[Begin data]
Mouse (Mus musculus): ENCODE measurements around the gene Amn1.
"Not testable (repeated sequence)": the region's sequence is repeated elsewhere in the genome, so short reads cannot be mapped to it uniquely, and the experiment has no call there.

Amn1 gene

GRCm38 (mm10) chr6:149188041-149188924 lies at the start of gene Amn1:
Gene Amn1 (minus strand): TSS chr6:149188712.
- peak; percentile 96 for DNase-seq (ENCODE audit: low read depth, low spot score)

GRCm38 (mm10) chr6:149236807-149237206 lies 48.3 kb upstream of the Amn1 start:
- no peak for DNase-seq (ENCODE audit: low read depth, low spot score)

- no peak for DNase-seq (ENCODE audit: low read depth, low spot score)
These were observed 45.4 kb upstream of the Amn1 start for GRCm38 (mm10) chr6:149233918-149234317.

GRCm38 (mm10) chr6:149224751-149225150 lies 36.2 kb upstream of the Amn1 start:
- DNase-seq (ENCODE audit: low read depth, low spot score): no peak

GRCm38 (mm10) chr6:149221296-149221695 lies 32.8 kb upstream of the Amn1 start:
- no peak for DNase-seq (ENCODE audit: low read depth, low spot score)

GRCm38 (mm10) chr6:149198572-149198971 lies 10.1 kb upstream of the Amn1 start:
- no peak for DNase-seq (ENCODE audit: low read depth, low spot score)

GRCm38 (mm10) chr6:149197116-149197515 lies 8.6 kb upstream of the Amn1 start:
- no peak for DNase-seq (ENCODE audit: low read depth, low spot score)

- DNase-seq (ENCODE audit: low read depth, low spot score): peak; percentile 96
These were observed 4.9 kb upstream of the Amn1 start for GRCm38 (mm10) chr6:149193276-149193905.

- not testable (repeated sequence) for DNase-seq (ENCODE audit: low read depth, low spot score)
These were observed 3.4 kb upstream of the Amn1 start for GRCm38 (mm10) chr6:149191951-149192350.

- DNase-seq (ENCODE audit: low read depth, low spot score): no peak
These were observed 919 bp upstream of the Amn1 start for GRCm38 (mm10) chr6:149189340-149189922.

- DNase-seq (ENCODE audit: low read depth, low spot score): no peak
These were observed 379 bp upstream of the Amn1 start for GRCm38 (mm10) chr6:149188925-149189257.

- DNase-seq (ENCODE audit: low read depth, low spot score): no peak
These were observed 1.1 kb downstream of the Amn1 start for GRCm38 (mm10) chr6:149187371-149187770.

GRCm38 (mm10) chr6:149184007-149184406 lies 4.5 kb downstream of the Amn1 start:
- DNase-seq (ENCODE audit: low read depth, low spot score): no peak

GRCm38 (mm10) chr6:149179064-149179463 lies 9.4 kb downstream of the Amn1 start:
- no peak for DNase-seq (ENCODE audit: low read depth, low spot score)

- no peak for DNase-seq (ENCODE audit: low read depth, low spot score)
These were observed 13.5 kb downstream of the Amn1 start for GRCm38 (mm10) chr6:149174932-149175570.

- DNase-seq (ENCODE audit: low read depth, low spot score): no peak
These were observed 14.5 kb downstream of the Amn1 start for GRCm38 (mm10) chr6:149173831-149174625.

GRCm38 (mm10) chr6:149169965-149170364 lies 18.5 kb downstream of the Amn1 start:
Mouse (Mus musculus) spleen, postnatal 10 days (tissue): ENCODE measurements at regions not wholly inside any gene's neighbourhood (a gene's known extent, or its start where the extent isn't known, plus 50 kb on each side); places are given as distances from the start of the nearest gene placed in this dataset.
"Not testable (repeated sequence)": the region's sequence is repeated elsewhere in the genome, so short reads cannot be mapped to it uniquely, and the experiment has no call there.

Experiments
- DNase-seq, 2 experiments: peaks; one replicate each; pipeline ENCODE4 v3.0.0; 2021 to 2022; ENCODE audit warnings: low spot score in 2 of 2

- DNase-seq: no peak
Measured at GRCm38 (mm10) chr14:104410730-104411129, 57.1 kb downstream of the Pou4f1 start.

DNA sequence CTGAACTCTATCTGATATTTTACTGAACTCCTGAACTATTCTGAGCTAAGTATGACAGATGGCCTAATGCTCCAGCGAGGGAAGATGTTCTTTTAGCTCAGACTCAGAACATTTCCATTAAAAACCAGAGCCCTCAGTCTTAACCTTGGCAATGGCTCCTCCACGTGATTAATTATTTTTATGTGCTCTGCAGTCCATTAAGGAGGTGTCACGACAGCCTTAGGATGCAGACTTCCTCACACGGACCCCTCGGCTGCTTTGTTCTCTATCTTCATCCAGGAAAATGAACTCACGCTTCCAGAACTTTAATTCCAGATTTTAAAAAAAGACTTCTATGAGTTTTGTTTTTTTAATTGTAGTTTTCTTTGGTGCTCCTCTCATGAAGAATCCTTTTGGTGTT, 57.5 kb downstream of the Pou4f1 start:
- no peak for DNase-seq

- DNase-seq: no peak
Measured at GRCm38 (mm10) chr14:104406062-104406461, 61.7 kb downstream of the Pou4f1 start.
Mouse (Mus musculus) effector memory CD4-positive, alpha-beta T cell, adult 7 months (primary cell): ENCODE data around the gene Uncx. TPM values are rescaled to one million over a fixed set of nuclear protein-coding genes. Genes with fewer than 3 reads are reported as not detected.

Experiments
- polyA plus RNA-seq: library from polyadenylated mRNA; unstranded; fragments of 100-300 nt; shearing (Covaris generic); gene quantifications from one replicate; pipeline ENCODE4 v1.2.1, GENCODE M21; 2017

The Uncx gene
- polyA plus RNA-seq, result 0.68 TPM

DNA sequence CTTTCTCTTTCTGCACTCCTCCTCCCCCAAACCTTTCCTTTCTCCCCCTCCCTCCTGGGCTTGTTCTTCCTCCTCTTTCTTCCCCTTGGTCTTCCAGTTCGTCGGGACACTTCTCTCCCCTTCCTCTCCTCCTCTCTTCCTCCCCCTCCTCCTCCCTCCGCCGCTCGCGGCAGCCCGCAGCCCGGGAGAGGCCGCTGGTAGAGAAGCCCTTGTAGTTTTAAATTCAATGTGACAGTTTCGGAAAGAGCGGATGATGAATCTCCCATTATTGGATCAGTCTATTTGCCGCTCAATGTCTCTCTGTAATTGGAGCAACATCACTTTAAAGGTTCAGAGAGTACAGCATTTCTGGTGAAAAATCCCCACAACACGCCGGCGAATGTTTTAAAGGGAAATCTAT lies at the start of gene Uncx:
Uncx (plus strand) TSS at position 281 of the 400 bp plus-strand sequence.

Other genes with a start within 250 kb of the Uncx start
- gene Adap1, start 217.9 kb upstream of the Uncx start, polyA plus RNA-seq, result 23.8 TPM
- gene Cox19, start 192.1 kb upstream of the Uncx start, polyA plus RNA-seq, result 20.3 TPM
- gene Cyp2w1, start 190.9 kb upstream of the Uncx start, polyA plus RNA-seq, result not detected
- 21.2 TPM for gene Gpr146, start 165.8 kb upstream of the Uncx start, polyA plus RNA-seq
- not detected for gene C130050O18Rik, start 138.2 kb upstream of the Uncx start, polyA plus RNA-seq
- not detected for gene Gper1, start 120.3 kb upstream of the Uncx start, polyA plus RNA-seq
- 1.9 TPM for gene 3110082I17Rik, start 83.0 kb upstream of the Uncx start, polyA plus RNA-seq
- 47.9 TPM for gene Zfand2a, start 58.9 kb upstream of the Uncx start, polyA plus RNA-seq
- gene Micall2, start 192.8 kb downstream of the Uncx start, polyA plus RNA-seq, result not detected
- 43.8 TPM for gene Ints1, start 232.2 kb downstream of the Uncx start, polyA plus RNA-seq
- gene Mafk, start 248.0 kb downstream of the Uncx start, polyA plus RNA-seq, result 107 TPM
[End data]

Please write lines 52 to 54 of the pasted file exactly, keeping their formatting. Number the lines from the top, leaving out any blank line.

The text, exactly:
- polyA plus RNA-seq, result 0.68 TPM

DNA sequence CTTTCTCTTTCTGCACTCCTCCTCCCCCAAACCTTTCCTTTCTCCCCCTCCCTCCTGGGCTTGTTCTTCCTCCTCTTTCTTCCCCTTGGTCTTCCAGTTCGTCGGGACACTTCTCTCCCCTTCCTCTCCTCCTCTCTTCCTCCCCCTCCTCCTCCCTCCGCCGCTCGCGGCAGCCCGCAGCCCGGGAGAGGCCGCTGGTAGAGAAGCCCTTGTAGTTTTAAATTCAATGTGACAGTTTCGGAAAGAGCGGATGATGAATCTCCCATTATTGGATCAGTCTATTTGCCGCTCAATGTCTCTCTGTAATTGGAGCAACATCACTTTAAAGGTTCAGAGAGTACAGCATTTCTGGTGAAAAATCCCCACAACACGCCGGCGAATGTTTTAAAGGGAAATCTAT lies at the start of gene Uncx:
Uncx (plus strand) TSS at position 281 of the 400 bp plus-strand sequence.